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Thread: Tascam DR-100 - A amateur in need of serious help...

  1. #1

    Default Tascam DR-100 - A amateur in need of serious help...

    Hey,

    Im a amateur filmmaker and I pretty much a one man army. I film and do the sound recording at the same time as I have no one else to do it, so I have to learn myself.

    Anyway, not knowing much about audio at all (and still don't) I bought a Tascam Dr-100 about a year ago and started recording off that using the onboard mic's and syncing it with my Canon 550d footage after. Im having loads of problems with the sound being too quiet and I also know I am not using this to its full potential and thus wasting my money by doing that. I have looked into getting an XLR mic for it, but tbh I have no idea what I am doing or what I need to get or anything, which is rather embarrassing. I have asked for advice on other forums but I end up getting bombarded with far to much information and terms/lingo I do not understand in the slightest.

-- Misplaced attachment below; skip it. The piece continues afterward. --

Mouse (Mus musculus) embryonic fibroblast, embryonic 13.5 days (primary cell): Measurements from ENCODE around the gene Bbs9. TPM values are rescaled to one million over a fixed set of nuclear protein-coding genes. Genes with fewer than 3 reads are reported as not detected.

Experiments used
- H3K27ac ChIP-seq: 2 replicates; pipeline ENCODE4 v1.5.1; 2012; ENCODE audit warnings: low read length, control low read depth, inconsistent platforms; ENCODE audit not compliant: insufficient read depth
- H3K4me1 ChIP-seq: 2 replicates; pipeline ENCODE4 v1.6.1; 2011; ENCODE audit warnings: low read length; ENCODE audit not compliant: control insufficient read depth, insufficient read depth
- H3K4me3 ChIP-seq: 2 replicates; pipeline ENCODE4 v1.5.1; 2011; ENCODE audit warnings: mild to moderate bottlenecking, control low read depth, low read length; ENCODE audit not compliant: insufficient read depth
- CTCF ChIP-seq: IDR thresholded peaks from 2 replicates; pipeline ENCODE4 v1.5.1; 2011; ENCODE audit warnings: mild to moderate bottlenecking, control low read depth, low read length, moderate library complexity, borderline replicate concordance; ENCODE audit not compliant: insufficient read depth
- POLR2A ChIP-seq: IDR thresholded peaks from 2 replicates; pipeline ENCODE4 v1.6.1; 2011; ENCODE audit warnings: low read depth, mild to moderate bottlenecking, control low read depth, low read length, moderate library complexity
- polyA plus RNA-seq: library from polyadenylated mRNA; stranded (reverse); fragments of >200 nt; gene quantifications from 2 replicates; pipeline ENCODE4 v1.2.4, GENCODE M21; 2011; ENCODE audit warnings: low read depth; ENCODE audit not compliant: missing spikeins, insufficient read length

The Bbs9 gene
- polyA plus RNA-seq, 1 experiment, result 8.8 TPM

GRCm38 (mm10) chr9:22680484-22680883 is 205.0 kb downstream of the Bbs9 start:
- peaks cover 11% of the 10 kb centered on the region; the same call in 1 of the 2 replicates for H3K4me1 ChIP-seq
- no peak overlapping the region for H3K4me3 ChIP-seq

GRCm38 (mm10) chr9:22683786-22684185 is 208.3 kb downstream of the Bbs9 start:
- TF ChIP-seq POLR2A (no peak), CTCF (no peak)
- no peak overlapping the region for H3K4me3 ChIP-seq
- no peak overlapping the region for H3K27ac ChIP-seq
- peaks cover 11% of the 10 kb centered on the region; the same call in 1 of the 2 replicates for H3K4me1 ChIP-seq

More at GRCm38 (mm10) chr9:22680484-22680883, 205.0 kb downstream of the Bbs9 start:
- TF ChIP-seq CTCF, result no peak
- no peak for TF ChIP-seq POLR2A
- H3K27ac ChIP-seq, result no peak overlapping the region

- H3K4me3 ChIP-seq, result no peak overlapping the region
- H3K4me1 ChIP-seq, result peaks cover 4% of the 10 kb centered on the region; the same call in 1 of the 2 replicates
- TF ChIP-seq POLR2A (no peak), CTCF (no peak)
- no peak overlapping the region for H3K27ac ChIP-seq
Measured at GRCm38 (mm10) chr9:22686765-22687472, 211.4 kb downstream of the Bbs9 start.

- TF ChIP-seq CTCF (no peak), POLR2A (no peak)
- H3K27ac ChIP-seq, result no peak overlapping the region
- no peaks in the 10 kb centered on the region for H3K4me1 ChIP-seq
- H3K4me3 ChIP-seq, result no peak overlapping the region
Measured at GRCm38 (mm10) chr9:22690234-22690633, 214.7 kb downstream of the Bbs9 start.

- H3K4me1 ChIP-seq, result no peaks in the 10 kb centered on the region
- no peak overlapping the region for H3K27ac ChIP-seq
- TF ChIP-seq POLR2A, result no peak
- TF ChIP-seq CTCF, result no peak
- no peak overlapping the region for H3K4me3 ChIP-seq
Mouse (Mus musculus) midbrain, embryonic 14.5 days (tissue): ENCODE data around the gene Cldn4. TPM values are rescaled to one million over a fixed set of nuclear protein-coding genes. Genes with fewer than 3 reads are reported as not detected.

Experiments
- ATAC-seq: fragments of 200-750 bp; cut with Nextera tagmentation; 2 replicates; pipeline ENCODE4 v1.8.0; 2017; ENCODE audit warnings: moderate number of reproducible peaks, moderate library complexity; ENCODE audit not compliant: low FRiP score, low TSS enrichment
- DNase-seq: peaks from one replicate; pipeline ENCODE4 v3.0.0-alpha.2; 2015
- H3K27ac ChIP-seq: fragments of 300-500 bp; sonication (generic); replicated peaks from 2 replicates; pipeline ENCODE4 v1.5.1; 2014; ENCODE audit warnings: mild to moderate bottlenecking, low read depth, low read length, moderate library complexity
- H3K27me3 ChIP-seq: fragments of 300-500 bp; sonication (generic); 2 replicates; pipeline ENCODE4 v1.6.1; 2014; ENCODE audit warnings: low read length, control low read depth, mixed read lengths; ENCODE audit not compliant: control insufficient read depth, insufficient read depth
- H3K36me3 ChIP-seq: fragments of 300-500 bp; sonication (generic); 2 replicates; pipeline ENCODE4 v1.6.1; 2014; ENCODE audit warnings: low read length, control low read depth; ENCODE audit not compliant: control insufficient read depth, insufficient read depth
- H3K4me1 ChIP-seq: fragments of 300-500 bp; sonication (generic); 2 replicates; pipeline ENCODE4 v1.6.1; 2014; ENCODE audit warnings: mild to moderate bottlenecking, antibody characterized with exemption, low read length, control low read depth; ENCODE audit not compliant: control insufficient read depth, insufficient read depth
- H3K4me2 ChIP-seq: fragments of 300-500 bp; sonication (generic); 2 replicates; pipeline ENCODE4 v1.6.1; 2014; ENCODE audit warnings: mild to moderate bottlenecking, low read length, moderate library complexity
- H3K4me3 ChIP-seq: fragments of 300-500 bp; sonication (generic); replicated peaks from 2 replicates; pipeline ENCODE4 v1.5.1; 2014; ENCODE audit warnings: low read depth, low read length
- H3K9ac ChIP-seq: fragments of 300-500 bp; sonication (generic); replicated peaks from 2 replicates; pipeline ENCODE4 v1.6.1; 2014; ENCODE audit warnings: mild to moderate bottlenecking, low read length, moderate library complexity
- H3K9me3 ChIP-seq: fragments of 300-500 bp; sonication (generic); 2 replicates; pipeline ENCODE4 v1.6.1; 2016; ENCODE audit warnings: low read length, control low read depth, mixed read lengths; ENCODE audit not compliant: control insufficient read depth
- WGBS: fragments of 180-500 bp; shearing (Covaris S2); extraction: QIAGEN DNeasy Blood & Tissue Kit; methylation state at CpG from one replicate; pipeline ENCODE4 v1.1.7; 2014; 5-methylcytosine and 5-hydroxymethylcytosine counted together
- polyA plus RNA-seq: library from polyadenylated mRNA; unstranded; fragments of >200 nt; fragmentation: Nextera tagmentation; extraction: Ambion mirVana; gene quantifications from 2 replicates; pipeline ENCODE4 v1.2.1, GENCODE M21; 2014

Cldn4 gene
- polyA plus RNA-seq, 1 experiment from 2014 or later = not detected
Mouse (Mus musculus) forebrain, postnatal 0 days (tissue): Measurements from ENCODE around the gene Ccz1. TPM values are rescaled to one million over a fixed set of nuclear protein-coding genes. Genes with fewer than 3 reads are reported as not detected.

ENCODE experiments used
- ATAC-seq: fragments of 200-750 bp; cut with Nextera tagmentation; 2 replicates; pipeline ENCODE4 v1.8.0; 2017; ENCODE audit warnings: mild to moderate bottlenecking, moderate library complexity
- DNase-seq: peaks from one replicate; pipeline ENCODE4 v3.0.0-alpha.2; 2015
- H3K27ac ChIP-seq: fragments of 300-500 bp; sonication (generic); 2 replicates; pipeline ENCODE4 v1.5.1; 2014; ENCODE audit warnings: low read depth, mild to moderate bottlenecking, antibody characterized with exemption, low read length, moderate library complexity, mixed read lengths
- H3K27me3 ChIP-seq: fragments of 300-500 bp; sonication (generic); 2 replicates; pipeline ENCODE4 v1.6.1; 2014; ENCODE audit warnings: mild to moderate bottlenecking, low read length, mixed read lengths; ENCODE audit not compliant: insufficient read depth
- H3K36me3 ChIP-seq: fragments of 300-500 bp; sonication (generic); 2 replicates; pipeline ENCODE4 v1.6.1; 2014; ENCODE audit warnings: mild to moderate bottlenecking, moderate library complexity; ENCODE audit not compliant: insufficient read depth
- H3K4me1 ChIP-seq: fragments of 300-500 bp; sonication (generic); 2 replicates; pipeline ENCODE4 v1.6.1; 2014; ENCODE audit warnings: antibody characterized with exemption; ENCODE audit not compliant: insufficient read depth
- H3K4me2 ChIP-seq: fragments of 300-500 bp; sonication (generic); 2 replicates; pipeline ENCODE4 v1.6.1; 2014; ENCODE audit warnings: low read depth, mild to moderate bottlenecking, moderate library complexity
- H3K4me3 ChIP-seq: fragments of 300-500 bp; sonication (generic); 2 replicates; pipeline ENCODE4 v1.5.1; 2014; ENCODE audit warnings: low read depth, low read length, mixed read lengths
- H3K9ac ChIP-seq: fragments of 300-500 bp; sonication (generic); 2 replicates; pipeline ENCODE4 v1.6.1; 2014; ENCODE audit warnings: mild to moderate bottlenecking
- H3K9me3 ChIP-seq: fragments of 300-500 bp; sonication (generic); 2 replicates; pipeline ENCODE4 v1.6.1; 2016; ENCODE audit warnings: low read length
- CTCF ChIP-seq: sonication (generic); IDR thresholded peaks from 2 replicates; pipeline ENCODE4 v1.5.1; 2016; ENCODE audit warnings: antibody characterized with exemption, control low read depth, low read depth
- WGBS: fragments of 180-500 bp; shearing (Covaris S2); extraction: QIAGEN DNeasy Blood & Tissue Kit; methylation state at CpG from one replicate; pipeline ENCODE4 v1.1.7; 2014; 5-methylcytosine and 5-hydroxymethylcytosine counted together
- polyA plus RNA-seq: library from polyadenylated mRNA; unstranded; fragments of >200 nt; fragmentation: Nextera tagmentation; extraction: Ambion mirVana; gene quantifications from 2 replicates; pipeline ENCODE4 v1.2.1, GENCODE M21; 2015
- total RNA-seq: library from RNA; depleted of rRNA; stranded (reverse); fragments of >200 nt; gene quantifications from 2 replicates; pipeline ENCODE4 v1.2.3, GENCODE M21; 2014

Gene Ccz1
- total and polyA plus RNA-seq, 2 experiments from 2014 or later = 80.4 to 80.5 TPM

I have a budget of around 400 to spend to actually get decent sound and be able to record it myself without having to rely on someone else, I understand it means it wont be great but it is all I can do. I just need a step by step guide to what I need to do to achieve decent sound from the Tascam Dr-100, including what settings I have it on.

    Cheers,
    Nic

  2. #2
    Join Date
    Aug 2011
    Location
    Smalltown, Queensland
    Posts
    604

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    It's possible that you think it is too quiet because the master mix from the device tends to be -6db at least. You need to import it to a wavelab (or alternative) audio editor to bring it up to usable level?
    Last edited by Stripe; 11-21-2013 at 11:14 AM.

  3. #3

    Default

    Yeah I have, however I would like to get the best out of it that I can.

  4. #4

    Default

    To get the best audio you need to get the mic as close as you can to the person talking. This would mean either a lav (hidden clip on mic) or a shot gun mic on a pole pointing at the person as close as you can without it been in the shot. You should always monitor the audio when recording it. So plug in head phones to the digital recorder and get a levels check before recording.

    Read THIS THREAD for further advice about which microphone to get. The digital recorder that you have is just fine for your needs, it's the placement of the microphone that is crucial.

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